The precise and elegant form of HOCKER HEINRICH’S delicate concrete body is captivating. Smooth outer surfaces stand in complimentary tension to the faceted interior forms. Light and shadow create a game of shifting perspectives depending on the angle of observation. While concrete furniture has tended towards compact and cubic structures, HOCKER HEINRICH reinterprets the material with a new approach that renders its technical execution a considerable challenge. The stool is hand-made in Berlin. The individual surface structures created during the manufacturing process give each stool a unique appearance, making it a one-of-a-kind. The weatherproof character of concrete also renders the stool suitable for outdoors.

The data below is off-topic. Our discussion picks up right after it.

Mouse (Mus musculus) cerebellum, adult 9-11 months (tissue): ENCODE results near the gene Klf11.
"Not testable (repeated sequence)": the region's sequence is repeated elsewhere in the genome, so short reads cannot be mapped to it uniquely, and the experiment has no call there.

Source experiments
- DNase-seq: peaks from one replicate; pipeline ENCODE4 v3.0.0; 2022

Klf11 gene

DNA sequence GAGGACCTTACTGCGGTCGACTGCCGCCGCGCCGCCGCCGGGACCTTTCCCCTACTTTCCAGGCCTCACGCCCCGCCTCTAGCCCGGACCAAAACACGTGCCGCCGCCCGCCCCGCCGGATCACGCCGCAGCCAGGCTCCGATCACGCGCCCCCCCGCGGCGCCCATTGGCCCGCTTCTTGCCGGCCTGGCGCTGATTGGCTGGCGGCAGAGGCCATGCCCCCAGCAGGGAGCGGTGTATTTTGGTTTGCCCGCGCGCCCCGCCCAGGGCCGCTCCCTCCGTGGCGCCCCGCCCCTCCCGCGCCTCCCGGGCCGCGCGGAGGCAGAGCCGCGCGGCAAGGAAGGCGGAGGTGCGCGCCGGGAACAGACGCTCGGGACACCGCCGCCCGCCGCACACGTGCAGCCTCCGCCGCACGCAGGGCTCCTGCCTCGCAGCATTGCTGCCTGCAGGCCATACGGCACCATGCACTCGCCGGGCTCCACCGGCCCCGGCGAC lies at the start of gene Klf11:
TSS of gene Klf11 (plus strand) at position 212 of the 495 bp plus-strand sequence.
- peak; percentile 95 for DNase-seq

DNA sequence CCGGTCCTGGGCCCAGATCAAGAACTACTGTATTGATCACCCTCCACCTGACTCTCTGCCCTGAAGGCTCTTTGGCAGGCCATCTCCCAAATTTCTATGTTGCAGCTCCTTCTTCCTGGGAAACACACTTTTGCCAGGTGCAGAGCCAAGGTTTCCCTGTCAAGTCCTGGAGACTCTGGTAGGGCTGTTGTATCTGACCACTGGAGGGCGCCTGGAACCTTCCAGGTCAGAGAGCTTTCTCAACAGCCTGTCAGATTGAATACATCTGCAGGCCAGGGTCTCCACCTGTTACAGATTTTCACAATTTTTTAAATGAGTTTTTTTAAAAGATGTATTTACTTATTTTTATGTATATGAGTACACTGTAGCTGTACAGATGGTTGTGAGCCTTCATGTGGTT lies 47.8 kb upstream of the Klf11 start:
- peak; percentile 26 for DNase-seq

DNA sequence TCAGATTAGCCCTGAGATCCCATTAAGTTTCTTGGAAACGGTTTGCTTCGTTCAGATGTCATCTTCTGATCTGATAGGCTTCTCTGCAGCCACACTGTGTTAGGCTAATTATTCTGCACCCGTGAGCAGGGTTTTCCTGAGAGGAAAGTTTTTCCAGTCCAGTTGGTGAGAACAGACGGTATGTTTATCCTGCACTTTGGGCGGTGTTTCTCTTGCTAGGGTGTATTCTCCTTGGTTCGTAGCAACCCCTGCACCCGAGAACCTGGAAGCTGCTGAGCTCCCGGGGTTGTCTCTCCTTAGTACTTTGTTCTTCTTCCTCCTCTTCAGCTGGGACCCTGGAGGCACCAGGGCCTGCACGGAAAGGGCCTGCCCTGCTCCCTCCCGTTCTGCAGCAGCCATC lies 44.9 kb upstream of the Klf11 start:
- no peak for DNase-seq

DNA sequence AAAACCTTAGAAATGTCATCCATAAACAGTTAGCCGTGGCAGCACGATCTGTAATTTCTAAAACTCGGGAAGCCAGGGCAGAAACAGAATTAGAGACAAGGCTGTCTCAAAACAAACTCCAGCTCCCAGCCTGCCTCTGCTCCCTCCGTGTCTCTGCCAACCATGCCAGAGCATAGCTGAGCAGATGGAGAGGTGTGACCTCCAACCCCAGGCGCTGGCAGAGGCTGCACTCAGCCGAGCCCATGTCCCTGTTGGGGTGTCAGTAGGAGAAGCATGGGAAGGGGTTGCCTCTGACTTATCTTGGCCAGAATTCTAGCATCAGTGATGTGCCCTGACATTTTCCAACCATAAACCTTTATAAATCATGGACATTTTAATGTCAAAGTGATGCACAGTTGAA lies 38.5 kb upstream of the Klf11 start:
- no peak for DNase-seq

Designed by Panatom with Matthias Froböse, the stool gets its name from the German playwright Heinrich von Kleist (1777–1811). To date, the first edition of the stool has been appointed to the permanent collection at Kleist-Museum in Frankfurt (Oder) in an exhibition structured to follow the cannon of Kleistian interpretative works: segments of the floor create a topography that the visitor can explore; highly polished steel rods stand against the darkness amidst interactive light displays generating excerpts from Kleist’s work. A contemporary interpretation, the exhibit creates fresh new paths in the mediation of literature and represents a strong inspiration for HOCKER HEINRICH. With an unwieldiness of Kleistian language, the piece finds its counterpart in the heaviness of concrete.